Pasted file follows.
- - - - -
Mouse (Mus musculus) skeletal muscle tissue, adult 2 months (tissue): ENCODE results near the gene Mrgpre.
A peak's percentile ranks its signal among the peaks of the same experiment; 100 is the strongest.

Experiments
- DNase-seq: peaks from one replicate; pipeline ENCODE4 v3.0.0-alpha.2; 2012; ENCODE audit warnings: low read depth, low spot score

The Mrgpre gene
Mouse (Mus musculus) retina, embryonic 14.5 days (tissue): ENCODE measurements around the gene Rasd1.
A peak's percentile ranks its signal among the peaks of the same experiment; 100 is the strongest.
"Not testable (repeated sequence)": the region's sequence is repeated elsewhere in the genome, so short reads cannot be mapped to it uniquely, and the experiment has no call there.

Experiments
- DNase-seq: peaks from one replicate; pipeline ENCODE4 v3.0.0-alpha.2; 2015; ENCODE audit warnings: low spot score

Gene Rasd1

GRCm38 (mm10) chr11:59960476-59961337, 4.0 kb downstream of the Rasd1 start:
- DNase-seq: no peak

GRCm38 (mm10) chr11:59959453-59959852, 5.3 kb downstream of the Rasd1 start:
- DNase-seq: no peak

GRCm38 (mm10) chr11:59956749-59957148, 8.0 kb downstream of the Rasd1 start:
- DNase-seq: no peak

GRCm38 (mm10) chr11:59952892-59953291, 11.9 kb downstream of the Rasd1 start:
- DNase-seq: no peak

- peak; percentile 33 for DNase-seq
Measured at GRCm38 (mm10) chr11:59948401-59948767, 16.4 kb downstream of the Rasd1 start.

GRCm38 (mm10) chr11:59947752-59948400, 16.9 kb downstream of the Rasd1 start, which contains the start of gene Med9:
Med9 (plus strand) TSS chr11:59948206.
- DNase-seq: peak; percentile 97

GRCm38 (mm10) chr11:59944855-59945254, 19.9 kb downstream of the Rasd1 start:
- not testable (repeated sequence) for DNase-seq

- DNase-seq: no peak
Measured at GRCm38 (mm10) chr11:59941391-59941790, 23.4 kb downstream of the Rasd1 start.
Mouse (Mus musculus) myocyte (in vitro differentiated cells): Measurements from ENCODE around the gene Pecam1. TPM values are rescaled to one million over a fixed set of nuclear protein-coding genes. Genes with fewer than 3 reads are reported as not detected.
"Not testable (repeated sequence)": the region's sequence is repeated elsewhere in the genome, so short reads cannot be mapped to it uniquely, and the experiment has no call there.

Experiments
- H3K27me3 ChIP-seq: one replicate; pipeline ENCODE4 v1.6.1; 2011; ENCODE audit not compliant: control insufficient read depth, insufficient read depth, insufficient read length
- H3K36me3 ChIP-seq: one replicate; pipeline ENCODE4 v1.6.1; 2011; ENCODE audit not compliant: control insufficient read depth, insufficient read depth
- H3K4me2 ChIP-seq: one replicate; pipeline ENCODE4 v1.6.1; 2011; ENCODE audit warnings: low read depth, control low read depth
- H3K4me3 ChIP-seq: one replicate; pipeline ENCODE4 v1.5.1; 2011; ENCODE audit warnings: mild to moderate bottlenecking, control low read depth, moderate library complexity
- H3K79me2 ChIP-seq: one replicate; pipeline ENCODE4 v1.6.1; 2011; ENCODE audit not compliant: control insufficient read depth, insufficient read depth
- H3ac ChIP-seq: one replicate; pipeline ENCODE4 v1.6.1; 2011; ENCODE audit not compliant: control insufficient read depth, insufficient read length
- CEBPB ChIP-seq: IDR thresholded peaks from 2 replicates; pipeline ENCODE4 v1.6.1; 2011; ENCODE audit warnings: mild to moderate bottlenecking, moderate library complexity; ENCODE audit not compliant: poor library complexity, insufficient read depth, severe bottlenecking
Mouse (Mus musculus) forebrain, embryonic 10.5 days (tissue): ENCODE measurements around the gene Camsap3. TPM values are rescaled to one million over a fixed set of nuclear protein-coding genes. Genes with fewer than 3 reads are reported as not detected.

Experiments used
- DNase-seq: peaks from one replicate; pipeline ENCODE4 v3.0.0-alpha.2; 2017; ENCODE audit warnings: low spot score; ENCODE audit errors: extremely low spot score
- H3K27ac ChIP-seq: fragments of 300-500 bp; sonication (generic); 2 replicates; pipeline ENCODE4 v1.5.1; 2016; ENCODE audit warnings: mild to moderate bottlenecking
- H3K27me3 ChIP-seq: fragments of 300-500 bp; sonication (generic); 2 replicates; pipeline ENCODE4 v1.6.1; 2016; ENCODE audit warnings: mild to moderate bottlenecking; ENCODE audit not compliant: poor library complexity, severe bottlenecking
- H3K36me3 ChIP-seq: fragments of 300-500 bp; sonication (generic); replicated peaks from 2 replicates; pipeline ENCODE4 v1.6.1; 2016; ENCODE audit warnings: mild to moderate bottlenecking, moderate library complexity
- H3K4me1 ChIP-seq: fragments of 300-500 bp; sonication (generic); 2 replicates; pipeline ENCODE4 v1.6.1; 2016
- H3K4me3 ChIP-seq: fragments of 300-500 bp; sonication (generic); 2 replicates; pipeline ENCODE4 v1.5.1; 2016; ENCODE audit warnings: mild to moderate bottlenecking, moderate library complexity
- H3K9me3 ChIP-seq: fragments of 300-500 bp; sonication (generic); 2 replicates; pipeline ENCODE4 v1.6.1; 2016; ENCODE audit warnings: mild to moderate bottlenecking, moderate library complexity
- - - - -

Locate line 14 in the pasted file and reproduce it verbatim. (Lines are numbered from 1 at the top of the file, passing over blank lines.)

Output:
GRCm38 (mm10) chr11:59959453-59959852, 5.3 kb downstream of the Rasd1 start: